We have lost the sense of what is real and what is not.   We have learned to watch carnage on TV, as if it is a video game.  We play video games that aren’t very different than the drones that bomb far away villages.  We are numb.  We have lost our sense of agency.  We are so consumed by our own lives that we want someone else to do it for us.  If that means a dictator, so be it.  He’ll be our dictator, like our Jedi.  There are many times when Donald Trump sounds almost exactly like Benito Mussolini.  Some alert journalists have pointed this out but it has not awakened us.  I suspect the image arouses many of his fans.

The Devil, with all of his excitement, has lulled us to sleep.  We are numb to his lies, numb to his reversals, numb to his bigotry, numb to his ignorance, numb to his immaturity and name calling, numb to the vile way he treats people.  We are almost literally in a trance.  Why are we so numb?  Because, the Devil is us.  We don’t want to hear that we are flawed, angry, bigoted, and self-centered.  And I mean all of us, not just the conservative right.

We the people of the United States need to wake up, cast off the Devil’s potions, accept responsibility for what is wrong, begin to redress those wrongs, and thrill to the opportunity to do so.  If we don’t, the Devil within us will win.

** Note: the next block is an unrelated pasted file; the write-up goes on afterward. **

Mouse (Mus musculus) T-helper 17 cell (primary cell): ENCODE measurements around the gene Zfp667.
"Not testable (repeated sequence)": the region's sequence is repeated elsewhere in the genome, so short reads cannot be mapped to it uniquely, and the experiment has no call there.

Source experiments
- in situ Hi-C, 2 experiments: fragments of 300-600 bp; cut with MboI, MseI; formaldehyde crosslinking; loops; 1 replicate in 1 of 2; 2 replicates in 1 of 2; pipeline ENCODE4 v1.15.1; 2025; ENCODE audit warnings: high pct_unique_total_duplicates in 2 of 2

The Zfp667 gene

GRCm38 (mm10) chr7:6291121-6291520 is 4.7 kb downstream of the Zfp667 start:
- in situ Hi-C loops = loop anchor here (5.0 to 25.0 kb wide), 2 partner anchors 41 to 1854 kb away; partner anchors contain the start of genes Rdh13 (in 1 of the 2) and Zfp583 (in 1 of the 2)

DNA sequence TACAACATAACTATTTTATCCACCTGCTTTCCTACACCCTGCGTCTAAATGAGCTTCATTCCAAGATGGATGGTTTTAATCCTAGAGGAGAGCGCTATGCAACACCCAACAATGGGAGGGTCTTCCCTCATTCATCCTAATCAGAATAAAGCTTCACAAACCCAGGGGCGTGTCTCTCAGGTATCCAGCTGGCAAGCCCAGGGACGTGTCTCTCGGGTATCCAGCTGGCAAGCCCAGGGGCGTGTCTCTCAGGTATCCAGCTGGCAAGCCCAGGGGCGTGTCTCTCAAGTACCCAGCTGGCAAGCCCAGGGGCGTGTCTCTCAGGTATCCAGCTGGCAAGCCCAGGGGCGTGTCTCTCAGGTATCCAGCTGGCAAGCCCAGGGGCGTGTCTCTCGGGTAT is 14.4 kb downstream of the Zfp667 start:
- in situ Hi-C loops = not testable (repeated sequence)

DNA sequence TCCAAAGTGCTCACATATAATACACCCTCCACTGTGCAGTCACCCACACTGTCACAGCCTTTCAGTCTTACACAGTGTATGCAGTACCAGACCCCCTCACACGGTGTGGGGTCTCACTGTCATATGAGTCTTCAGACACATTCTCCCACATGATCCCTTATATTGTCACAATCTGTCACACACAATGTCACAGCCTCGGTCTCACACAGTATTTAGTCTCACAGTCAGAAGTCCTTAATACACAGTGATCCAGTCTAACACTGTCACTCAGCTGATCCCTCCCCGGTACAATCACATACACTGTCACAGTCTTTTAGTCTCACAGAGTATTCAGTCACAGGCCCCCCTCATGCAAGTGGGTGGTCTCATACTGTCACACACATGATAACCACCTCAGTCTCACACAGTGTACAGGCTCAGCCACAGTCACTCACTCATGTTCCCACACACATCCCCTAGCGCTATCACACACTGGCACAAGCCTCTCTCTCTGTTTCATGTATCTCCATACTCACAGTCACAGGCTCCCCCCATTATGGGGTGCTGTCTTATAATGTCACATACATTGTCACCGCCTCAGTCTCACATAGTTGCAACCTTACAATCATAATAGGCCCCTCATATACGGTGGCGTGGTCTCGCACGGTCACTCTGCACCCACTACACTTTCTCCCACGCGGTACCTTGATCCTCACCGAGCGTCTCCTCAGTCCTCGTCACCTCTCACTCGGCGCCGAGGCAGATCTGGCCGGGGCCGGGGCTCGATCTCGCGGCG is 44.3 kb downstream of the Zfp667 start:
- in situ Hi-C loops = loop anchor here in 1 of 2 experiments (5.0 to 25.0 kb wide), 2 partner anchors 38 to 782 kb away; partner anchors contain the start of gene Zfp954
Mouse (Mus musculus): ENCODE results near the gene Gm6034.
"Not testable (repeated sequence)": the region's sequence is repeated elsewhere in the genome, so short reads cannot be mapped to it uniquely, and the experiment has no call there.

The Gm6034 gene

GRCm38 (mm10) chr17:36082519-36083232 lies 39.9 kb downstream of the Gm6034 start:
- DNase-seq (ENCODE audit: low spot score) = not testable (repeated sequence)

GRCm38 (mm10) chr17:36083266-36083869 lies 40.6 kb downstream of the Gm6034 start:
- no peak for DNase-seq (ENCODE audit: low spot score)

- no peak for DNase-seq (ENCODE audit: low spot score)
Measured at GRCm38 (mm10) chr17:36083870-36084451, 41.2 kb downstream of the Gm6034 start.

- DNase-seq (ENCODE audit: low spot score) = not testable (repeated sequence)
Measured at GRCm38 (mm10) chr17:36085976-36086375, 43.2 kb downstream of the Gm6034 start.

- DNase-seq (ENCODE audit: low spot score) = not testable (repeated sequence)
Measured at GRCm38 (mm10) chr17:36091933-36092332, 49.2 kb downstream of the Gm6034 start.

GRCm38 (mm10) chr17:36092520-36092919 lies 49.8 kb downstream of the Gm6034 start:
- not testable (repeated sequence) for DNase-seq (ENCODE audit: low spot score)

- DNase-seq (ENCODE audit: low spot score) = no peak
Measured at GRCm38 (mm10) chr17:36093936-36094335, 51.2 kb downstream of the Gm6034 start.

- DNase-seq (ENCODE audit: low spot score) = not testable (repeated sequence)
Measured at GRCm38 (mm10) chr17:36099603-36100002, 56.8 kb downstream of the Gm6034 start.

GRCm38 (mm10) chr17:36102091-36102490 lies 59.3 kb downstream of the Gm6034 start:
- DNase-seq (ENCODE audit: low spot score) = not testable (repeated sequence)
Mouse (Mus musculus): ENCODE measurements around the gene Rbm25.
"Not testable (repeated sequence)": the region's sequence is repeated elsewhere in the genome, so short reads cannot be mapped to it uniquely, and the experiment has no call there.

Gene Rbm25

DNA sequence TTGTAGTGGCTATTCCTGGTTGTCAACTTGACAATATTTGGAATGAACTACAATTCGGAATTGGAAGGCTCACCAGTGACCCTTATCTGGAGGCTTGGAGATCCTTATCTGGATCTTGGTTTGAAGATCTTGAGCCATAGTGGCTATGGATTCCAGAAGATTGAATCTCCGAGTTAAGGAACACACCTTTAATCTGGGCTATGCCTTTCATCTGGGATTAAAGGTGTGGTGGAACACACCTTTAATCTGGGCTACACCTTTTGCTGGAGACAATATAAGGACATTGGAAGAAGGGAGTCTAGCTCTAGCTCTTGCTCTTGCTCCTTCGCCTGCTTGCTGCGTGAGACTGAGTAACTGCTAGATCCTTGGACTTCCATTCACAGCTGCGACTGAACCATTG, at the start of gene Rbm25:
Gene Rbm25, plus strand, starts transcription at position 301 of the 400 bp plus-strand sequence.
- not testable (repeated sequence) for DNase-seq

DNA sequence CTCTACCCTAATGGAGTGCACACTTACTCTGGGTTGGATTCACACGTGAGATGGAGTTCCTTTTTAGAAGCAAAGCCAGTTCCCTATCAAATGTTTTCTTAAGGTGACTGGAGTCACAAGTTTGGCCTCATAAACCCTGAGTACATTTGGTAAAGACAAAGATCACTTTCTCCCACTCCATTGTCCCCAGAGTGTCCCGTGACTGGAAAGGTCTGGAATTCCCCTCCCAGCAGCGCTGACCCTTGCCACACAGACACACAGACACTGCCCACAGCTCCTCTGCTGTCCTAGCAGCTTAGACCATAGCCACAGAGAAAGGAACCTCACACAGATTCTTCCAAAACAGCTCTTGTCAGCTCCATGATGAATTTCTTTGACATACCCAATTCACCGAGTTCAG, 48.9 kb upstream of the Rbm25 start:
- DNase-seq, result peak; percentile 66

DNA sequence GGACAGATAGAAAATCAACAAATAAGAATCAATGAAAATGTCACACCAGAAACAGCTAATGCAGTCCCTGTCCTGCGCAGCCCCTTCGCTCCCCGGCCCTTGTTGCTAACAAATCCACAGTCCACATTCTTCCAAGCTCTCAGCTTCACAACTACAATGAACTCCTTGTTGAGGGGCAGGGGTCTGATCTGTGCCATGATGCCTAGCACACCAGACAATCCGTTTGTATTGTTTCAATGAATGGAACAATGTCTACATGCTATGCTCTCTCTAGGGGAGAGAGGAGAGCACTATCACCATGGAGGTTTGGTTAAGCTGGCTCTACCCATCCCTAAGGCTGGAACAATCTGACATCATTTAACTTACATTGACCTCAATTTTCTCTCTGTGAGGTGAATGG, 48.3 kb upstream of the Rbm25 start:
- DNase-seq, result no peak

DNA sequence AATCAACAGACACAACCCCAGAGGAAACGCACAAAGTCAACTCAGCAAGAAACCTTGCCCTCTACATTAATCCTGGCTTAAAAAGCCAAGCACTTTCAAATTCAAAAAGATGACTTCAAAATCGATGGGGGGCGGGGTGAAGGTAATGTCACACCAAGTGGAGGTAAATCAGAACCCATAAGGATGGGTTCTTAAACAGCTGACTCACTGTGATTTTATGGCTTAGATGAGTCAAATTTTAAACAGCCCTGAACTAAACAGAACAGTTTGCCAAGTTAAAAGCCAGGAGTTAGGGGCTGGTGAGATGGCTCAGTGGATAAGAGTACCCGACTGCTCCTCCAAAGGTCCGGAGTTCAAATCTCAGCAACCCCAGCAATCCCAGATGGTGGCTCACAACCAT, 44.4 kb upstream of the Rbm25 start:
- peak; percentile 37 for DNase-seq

Personally, I am heartsick about Trump’s momentum in the presidential race. He is insufferable and dangerous.  I would hate to end my life with him as president.  That would feel like a defeat to all that I have stood for in my life: kindness and compassion; equality and pluralism; democracy and collaboration.   I am now seventy four years old;  and I dread entering old age and dying, while a narcissistic, cold-hearted bully and liar is the representative our once-proud nation.

 

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A Call for a More Dignified and Restrained Presidential Politics

I imagine that most of you are as offended by the Trump campaign as I am.  It is hyped and garish, nasty and brutish, and it is embarrassing to anyone who yearns for a measure of dignity in presidential politics.  The demands of the 24 hour news cycle have created a structured narcissism.  Even if Trump wasn’t so narcissistic to begin with, the demands of the news cycle might impose it upon him. The need to talk constantly about yourself, to keep your face in front of a camera, the virtual requests to attack your opponent—what we have brought upon ourselves is a Hollywood parody of democratic politics.

It doesn’t have to be this way.  Barack Obama—and his family—have set a high standard for dignified behavior in the presidency.  They have exercised an ironic restraint, while the President shies away from attacking others and even seems to resist the temptation to return insults in kind.  I yearn for more restrained, reasonable, and respectful presidential politics.  Whether you agree with President Obama’s policy or not is not relevant to the point I’m making.  I simply want to shine a focus on the dignified way he conducts the business of his office.